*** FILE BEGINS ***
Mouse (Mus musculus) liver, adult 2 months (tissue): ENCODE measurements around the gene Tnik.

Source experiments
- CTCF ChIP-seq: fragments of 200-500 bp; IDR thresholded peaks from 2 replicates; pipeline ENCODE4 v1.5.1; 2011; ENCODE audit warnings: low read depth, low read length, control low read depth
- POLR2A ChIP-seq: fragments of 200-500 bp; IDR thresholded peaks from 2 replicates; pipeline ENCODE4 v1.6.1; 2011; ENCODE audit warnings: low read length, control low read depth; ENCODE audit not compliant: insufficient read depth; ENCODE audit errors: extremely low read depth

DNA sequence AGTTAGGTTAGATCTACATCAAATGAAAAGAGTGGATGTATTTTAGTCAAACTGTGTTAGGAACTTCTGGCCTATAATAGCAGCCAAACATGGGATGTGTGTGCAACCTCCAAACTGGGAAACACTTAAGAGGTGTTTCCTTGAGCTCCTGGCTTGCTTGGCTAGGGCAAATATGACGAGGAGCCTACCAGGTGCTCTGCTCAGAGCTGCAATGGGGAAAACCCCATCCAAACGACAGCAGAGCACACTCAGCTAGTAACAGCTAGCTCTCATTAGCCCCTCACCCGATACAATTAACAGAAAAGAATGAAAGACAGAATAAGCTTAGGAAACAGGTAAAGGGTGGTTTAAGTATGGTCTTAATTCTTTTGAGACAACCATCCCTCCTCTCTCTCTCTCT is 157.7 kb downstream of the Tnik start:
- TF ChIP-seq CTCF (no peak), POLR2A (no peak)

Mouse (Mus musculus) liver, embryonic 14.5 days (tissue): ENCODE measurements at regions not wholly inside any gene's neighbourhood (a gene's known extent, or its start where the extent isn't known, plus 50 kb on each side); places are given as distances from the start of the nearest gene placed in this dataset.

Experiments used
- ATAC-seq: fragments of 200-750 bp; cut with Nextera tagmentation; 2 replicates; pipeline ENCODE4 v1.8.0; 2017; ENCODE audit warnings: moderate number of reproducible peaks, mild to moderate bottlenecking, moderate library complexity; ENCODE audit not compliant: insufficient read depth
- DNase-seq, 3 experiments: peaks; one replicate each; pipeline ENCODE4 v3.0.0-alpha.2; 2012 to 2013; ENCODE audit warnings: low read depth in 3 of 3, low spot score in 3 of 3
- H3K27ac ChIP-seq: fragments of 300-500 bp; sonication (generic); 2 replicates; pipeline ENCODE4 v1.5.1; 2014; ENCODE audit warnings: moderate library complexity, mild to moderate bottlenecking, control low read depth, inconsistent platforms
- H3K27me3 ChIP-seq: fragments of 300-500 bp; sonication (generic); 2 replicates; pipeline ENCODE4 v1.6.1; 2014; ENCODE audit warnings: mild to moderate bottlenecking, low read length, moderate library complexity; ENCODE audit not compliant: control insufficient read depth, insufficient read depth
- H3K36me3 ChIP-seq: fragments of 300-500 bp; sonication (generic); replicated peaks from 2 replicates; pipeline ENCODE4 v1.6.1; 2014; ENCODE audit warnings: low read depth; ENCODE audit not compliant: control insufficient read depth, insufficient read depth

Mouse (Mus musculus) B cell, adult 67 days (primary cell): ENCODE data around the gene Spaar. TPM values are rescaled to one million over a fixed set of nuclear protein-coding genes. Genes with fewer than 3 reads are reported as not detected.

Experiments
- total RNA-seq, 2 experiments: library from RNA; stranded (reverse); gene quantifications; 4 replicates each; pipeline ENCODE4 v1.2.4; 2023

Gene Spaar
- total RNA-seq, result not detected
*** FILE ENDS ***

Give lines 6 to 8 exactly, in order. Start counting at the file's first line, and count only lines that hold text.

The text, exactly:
- TF ChIP-seq CTCF (no peak), POLR2A (no peak)

Mouse (Mus musculus) liver, embryonic 14.5 days (tissue): ENCODE measurements at regions not wholly inside any gene's neighbourhood (a gene's known extent, or its start where the extent isn't known, plus 50 kb on each side); places are given as distances from the start of the nearest gene placed in this dataset.

Experiments used